Greytown is gearing up for a big property injection with three subdivisions capable of boosting the town’s population by 20 per cent. BECKIE WILSON investigates what is planned for the town, and what effect it might have on residents.

Greytown is set to get a whole lot bigger.

Three plans for subdivisions – totalling about 180 units – are currently in the South Wairarapa District Council’s system awaiting resource consents.

One would be accessed by Orchard Rd, at the northern end of West St (Totara Grove), another through Westwood Ave, and the third at the southern end of town west off SH2 (Tararua Junction).

For the council, the developments are a clear indication that Greytown is an appealing destination for those buying or wanting to build.

But opponents are concerned the council has not considered all aspects of the impact on current and future residents, and would change the town for the worse.

The subdivision accessed by Westwood Ave is land owned by a family trust, and is a 4.2ha area dedicated to the council’s Future Development Area (FDA) in the combined District Plan.

The plans are for 13 lots ranging between 667m2 and 1025m2, and has potential to develop up to 60 lots.

The subdivision borders privately owned land, also under the FDA, and if that land is subdivided it could add at least another 200 sections.

The Totara Grove sections are for sale and range between 900msq and 1640msq in size.

There are about 43 sections in the plan, with the first 20 selling for between $220,000 and $250,000.

The Tararua Junction subdivision land was bought off the council by a developer about a year ago, and consists of 54 lots ranging between 766m2 and 1530m2 and valued between $159,000 and $239,000.

South Wairarapa District Council planning and environment manager Murray Buchanan said all three resource consents were currently going through the system.

The council is working through structure plans to ensure future infrastructure and access ways meet its requirements.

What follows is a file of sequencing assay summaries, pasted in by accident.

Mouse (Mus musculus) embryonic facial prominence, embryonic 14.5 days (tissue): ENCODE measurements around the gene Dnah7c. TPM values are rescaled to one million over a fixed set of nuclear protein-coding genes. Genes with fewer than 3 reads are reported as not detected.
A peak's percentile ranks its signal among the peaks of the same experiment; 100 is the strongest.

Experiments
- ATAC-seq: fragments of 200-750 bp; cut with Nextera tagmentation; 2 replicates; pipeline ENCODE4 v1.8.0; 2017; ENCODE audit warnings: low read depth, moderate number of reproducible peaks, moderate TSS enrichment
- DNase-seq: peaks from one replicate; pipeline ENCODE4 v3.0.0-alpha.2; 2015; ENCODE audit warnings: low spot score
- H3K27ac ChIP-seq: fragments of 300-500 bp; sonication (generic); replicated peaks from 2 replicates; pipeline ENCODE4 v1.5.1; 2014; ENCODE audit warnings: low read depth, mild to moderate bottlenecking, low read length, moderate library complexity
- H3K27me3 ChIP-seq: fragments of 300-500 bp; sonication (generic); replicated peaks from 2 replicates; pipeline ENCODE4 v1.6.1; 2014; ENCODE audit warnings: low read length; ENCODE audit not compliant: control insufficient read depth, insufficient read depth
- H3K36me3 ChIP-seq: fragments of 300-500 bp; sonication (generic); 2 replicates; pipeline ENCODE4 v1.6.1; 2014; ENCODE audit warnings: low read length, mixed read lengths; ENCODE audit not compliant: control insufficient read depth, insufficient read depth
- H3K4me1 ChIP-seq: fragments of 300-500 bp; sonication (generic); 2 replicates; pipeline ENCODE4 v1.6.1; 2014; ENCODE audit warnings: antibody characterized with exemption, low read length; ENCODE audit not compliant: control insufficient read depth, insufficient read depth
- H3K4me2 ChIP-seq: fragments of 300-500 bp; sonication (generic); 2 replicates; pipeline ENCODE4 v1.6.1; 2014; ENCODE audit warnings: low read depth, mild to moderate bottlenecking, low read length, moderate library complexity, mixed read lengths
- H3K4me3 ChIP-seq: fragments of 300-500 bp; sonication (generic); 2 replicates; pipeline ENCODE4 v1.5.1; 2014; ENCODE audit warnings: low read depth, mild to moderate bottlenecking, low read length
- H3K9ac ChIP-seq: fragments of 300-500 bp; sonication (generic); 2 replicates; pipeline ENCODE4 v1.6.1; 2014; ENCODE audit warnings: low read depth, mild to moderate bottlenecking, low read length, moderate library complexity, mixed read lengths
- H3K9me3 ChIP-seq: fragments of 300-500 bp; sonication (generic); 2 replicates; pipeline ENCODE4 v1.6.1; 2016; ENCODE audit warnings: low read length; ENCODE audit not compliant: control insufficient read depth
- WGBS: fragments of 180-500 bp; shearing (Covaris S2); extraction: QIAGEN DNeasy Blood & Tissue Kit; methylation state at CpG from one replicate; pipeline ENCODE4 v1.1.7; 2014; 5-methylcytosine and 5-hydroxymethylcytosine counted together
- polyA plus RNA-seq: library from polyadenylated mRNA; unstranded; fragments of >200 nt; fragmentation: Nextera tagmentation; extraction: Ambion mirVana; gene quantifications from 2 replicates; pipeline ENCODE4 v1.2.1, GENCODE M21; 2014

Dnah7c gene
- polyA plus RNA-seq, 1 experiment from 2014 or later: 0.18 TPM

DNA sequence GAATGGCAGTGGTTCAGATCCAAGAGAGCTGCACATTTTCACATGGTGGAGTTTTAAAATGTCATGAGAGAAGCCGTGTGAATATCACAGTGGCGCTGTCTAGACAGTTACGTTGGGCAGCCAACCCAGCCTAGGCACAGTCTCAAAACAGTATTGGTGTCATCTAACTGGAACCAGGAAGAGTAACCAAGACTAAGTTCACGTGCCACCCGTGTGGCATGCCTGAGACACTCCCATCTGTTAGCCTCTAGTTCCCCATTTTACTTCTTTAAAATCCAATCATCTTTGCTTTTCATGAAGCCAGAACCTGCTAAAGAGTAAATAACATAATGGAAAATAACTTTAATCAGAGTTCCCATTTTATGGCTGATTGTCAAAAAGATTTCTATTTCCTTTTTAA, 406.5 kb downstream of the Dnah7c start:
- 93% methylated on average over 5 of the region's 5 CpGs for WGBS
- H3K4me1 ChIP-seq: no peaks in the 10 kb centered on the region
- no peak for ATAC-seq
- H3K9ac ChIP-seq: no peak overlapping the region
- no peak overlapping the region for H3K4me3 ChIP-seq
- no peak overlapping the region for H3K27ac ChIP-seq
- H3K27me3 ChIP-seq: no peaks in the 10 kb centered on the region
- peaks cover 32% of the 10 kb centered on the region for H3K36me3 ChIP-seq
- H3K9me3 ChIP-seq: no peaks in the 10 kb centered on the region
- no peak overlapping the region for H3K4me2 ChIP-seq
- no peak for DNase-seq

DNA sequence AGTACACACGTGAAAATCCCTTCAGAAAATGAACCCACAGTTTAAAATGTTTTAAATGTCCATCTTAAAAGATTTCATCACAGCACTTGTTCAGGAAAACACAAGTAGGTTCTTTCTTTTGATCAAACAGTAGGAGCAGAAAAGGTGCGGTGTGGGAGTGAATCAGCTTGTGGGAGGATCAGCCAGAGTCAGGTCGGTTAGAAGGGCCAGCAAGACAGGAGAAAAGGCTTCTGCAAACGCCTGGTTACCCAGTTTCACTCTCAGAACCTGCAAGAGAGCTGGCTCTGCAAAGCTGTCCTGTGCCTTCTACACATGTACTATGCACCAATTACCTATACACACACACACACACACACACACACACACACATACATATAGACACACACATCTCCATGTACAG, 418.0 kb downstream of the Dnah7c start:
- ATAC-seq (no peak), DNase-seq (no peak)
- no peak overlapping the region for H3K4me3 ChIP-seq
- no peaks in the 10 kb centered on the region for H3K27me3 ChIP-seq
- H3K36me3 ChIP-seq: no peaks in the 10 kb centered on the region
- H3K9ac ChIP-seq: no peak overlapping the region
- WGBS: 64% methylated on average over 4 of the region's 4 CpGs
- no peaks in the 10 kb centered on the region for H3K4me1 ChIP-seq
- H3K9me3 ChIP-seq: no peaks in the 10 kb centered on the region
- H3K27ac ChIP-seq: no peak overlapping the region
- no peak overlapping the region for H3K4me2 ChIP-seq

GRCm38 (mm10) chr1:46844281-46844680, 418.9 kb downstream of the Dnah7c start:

A consultant was employed by the council to work on reports for the subdivisions, “so it will be the consultant recommendation that we will adopt,” he said.

“Between the three [subdivisions] we are looking at potentially about 180 lots for Greytown… that is what triggered us to have to review our financial contributions policy, because the demand on services they create precedes the facilities we have, for example waste water systems.

“If you assume at least each household has two and half people then they are going to add about 500 people to Greytown which is 20 per cent of the population in terms of an increase.”

The exact number of lots will be determined by each developer’s final plans, he said.

South Wairarapa Mayor and Greytown resident Viv Napier saw the potential growth of the town as a positive, but appreciated some long-term residents may not see it that way.

“But it has been changing dramatically over the years – there has been a lot of people outside the Wairarapa come in and there are some amazing people living in [Greytown],” she said.

“It will change Greytown, but I think it has to be good for the town as it encourages and supports a great place to live.”

She was surprised that the three subdivisions were in the system at the same time, but said until “it all happens we don’t know what the effect will be”.

Former South Wairarapa deputy mayor and Greytown community board member, Mike Gray, said he did not think the council had thoroughly considered the urban design of the three subdivisions.